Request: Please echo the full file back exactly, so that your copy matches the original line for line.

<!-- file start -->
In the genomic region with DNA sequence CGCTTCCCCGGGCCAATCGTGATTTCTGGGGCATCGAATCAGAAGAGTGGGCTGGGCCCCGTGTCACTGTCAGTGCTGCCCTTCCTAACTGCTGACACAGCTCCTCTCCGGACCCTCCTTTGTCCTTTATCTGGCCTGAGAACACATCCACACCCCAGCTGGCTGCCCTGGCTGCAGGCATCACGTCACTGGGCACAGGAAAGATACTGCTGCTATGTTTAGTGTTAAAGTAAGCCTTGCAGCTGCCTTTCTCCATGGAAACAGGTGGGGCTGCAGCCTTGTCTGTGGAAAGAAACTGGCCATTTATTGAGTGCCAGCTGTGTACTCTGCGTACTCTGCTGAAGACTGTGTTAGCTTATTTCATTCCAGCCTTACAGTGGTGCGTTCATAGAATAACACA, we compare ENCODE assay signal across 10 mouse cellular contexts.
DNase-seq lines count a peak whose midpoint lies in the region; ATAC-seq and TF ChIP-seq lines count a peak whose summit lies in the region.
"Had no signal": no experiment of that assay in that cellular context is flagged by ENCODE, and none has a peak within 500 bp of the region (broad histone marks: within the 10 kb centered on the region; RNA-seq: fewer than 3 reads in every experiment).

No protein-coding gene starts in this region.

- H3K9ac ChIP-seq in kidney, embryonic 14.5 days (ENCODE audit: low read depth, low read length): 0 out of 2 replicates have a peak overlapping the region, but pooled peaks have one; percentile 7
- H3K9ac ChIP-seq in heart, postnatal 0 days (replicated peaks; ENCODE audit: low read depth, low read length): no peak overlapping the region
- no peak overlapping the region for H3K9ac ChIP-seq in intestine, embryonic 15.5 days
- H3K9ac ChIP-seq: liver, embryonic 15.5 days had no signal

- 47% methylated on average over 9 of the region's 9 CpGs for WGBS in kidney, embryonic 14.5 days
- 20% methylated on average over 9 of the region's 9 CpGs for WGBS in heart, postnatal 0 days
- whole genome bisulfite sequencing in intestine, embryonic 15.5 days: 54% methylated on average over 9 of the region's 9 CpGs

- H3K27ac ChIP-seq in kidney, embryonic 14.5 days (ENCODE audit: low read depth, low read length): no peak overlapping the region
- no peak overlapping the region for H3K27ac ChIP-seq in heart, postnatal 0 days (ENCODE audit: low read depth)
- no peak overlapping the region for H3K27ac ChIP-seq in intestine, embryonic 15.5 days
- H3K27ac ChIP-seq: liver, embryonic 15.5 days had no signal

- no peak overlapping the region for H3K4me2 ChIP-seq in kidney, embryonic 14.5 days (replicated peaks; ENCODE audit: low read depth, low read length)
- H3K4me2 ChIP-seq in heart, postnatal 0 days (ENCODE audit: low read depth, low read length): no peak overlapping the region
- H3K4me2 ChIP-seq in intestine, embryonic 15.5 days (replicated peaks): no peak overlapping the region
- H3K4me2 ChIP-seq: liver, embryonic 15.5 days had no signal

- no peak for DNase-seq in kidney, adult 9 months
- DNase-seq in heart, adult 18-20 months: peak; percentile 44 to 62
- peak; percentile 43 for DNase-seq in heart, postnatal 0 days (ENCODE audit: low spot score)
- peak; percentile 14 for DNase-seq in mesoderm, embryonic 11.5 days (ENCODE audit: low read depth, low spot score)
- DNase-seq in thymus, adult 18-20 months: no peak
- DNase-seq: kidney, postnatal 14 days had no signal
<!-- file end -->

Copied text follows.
In the genomic region with DNA sequence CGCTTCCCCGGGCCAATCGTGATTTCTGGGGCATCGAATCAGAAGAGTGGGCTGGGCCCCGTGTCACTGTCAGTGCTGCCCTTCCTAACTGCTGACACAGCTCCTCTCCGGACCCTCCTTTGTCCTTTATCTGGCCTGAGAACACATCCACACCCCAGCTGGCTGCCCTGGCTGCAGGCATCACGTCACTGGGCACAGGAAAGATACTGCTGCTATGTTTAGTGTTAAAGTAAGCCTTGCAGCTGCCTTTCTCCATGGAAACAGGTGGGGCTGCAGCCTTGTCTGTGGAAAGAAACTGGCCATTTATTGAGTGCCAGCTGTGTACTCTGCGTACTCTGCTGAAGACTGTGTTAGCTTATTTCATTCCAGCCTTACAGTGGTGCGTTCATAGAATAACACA, we compare ENCODE assay signal across 10 mouse cellular contexts.
DNase-seq lines count a peak whose midpoint lies in the region; ATAC-seq and TF ChIP-seq lines count a peak whose summit lies in the region.
"Had no signal": no experiment of that assay in that cellular context is flagged by ENCODE, and none has a peak within 500 bp of the region (broad histone marks: within the 10 kb centered on the region; RNA-seq: fewer than 3 reads in every experiment).

No protein-coding gene starts in this region.

- H3K9ac ChIP-seq in kidney, embryonic 14.5 days (ENCODE audit: low read depth, low read length): 0 out of 2 replicates have a peak overlapping the region, but pooled peaks have one; percentile 7
- H3K9ac ChIP-seq in heart, postnatal 0 days (replicated peaks; ENCODE audit: low read depth, low read length): no peak overlapping the region
- no peak overlapping the region for H3K9ac ChIP-seq in intestine, embryonic 15.5 days
- H3K9ac ChIP-seq: liver, embryonic 15.5 days had no signal

- 47% methylated on average over 9 of the region's 9 CpGs for WGBS in kidney, embryonic 14.5 days
- 20% methylated on average over 9 of the region's 9 CpGs for WGBS in heart, postnatal 0 days
- whole genome bisulfite sequencing in intestine, embryonic 15.5 days: 54% methylated on average over 9 of the region's 9 CpGs

- H3K27ac ChIP-seq in kidney, embryonic 14.5 days (ENCODE audit: low read depth, low read length): no peak overlapping the region
- no peak overlapping the region for H3K27ac ChIP-seq in heart, postnatal 0 days (ENCODE audit: low read depth)
- no peak overlapping the region for H3K27ac ChIP-seq in intestine, embryonic 15.5 days
- H3K27ac ChIP-seq: liver, embryonic 15.5 days had no signal

- no peak overlapping the region for H3K4me2 ChIP-seq in kidney, embryonic 14.5 days (replicated peaks; ENCODE audit: low read depth, low read length)
- H3K4me2 ChIP-seq in heart, postnatal 0 days (ENCODE audit: low read depth, low read length): no peak overlapping the region
- H3K4me2 ChIP-seq in intestine, embryonic 15.5 days (replicated peaks): no peak overlapping the region
- H3K4me2 ChIP-seq: liver, embryonic 15.5 days had no signal

- no peak for DNase-seq in kidney, adult 9 months
- DNase-seq in heart, adult 18-20 months: peak; percentile 44 to 62
- peak; percentile 43 for DNase-seq in heart, postnatal 0 days (ENCODE audit: low spot score)
- peak; percentile 14 for DNase-seq in mesoderm, embryonic 11.5 days (ENCODE audit: low read depth, low spot score)
- DNase-seq in thymus, adult 18-20 months: no peak
- DNase-seq: kidney, postnatal 14 days had no signal